My uncle motioned me to come to the front. I realized, too late, that I forgot my speech at home. I grew anxious as I made my way to the front, the clacking of my heels speeding my pulse. I was handed the microphone. With one look at my grandfather, I turned to my audience and delivered my feelings.
He finally forgot my face. I greeted him at the doorway of my home as I usually did, but this time was different. “Whose child are you?” I felt a pang in my heart but I still forced a smile and replied simply, “I am Chuot,” in hopes he would remember the nickname. To my happiness his face lit up with remembrance and he hugged me like usual but our relationship had changed. He only remembered the little girl who he bought Barbies for, not the current me.
I was complimented after the ceremony, but I didn’t feel content. My uncle-in-law walked up to me, and he, too, congratulated me, but afterwards he looked to my grandfather who lay in the distance, and said, “Your grandfather was a great man. If only more people knew about him.”
I was cleaning my closet one day when one of my stuffed animals fell on top of my head—my old friend Wolfie—a souvenir from my grandfather. My old memories of the Yellowstone trip came back. I remembered climbing to the top of Arch Canyon, only my grandfather and me since my parents were too tired to climb. Reaching the top, we viewed a breathtaking vision. The valley seemed to be painted with the colors of the sunset. I was sad to leave, but my grandfather promised we would come back in 10 years and climb it again. As I held Wolfie close, I looked at the calendar. Half a year left till our 10-year promise.
Later that week, however, I discovered our promise would never be kept. He was diagnosed with bone cancer.
That night, as my relatives dined and my cousins played together, I secluded myself in an empty room, staring at the moon outside the window. I closed my teary eyes, pictured my grandfather and promised him, “I’ll make you proud.”
My relatives traveled far to visit my grandfather in his final days. Though he had forgotten everyone, he was happy to have so much company, to always have someone holding his hand as he lay bedridden and to tell him that all those around him were his children and grandchildren. There was a time when all of us gathered around him and though he could barely create expressions, a smile peeked from his lips. I wish I could have said at that time, “Look, aren’t you proud? All of your children, all of your grandchildren, we’re successful. We have done what you have always taught us to do. We all are now medical staff, law professionals, college students, or honors students.” My grandfather had always valued education. His wish was for each of us to obtain it because to him, education opened people’s eyes and hearts.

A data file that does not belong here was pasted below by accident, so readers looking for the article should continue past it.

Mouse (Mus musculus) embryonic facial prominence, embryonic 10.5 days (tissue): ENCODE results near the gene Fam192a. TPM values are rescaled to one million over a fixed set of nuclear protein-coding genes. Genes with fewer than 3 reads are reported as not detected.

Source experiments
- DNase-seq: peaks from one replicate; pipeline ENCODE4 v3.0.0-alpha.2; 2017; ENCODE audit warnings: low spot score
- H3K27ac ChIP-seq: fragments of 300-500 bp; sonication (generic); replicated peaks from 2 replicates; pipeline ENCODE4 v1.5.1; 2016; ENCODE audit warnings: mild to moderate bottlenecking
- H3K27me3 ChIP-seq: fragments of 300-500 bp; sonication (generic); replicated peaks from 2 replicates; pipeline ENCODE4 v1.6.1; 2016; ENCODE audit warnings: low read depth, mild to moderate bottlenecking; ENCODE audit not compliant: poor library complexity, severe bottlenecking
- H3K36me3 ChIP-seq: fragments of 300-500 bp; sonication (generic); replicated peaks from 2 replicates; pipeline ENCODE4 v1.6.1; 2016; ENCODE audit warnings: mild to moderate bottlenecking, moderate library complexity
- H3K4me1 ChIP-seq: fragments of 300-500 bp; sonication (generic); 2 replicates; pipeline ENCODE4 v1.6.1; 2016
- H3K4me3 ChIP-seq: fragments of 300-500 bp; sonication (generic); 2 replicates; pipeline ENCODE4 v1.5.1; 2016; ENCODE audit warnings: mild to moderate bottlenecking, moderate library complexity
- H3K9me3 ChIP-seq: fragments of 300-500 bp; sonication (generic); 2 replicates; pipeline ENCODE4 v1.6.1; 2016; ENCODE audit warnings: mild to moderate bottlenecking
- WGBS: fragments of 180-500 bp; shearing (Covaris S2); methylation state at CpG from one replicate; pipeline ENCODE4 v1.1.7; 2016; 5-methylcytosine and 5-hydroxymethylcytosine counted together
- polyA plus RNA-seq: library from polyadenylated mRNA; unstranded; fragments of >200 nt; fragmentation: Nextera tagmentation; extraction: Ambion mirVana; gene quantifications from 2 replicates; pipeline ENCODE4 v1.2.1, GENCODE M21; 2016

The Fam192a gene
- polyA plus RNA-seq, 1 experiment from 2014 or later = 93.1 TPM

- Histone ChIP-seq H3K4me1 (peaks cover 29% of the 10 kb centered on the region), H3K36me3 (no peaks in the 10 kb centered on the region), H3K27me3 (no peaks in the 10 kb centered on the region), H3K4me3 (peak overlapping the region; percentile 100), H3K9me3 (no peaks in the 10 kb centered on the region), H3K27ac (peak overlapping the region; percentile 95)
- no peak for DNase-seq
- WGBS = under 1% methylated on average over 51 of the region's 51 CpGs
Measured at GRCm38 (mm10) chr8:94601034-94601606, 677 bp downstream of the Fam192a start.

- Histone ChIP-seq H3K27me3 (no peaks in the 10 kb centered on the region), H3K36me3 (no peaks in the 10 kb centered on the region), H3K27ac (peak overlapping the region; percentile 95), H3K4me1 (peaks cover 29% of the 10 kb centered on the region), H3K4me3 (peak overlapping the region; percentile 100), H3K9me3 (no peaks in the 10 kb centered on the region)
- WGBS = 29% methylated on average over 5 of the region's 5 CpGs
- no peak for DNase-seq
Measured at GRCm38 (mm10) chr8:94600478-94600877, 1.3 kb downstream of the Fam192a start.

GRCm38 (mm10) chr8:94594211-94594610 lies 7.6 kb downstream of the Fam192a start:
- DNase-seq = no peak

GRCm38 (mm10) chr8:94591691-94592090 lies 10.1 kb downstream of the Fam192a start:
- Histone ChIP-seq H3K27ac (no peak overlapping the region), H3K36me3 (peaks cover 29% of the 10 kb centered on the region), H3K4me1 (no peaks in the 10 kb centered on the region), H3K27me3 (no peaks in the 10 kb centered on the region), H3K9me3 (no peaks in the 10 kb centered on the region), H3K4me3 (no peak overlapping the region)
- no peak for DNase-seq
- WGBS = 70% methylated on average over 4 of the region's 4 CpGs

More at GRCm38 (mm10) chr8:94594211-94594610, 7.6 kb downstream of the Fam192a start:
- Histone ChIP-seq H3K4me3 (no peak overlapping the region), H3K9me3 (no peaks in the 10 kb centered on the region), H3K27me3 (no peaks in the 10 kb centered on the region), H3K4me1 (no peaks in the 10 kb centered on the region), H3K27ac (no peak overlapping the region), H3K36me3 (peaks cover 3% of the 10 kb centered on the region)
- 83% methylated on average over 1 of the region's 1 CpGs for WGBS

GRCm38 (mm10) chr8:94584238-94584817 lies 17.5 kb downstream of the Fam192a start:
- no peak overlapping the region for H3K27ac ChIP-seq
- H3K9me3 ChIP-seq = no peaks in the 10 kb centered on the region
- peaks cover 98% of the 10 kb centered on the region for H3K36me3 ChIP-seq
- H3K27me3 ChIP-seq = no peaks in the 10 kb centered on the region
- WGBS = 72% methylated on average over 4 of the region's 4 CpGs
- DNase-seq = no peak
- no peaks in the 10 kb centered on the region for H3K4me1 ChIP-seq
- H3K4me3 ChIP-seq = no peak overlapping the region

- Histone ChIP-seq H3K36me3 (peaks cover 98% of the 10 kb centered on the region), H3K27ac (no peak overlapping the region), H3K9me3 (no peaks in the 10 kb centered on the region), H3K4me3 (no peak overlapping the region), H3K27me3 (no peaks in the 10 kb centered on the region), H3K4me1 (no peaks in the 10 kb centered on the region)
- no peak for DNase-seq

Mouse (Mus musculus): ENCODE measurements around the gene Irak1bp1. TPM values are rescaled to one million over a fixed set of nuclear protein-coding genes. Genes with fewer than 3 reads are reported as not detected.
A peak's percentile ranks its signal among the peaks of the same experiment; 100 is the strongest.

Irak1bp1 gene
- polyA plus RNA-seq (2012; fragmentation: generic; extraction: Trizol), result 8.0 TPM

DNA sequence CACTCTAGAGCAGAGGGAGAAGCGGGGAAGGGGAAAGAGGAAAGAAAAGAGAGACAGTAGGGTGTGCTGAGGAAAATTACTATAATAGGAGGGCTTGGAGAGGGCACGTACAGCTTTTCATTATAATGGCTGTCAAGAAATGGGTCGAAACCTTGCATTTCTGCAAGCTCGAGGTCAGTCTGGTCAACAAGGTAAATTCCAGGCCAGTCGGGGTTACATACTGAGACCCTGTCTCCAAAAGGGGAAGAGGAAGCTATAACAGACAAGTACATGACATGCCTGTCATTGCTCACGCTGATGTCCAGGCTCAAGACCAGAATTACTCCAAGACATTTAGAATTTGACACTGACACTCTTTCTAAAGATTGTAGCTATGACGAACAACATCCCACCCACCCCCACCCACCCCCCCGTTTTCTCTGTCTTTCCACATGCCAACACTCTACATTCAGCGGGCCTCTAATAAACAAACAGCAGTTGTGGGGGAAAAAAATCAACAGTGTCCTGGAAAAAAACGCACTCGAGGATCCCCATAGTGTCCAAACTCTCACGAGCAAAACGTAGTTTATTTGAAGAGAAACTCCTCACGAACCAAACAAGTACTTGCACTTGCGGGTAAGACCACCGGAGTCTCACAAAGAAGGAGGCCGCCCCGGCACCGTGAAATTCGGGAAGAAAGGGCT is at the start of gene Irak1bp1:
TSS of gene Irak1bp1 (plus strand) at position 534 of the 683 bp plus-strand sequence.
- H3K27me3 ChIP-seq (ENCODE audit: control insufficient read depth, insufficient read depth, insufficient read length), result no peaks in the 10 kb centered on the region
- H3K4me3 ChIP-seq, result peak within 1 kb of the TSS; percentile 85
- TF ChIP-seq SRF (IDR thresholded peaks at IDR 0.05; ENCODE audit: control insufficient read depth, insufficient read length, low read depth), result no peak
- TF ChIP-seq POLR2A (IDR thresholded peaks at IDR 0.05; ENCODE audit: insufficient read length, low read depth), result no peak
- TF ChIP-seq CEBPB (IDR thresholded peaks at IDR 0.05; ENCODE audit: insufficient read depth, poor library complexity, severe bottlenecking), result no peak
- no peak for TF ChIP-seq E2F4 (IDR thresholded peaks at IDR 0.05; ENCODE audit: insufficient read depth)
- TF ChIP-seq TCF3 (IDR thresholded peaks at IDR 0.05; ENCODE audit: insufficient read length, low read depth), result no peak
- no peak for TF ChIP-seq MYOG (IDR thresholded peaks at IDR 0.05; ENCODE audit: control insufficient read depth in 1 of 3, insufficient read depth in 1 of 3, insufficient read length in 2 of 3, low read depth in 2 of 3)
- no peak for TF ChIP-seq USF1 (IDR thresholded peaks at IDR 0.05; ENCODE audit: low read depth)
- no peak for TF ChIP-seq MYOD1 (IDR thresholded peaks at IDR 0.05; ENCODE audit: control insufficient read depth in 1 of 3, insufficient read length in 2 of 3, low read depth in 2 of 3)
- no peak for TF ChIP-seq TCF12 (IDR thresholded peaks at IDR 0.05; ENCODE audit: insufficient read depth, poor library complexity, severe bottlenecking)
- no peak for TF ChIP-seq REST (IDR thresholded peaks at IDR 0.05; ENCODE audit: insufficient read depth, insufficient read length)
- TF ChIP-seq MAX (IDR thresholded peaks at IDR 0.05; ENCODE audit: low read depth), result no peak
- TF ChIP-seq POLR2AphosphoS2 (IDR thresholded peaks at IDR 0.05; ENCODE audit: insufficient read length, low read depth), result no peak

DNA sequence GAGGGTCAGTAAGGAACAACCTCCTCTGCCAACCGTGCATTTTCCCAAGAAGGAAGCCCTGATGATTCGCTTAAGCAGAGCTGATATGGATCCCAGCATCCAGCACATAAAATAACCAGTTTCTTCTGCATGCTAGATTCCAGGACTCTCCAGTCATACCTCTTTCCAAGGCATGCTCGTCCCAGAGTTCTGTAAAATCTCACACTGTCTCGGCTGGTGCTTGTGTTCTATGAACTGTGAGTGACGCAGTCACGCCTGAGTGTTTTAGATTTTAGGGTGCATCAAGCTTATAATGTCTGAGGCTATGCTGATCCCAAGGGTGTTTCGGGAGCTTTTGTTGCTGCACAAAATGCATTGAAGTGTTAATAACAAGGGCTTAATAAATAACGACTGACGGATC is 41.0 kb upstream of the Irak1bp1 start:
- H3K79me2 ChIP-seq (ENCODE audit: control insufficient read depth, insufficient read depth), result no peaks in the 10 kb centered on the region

I felt angry at the disease. Why did it take away his time? Thanks to him, we are all living happily in America. His wish had been fulfilled but he forgot us all. He wasn’t able to bathe in happiness knowing his wish had been achieved. The disease took that away.
No matter how much time passes, I will never forget my promise to him. Before I knew he had bone cancer, I made a phone call to him. At the end of the phone call I told him, “One day I will become a great doctor and help take care of you!” I may not be able to keep half of that promise now but I will strive to become a great doctor. I cannot take care of my grandfather anymore, but I will have the ability to help many others.
Let me tell you a story about a man.
Essay from the Alzheimer’s Foundation of America Teens for Alzheimer’s Awareness college scholarship competition, reprinted with permission of the Alzheimer’s Foundation of America (AFA). For more information about AFA and the Young Leaders of the AFA, visit www.alzfdn.org or www.youngleadersofafa.org.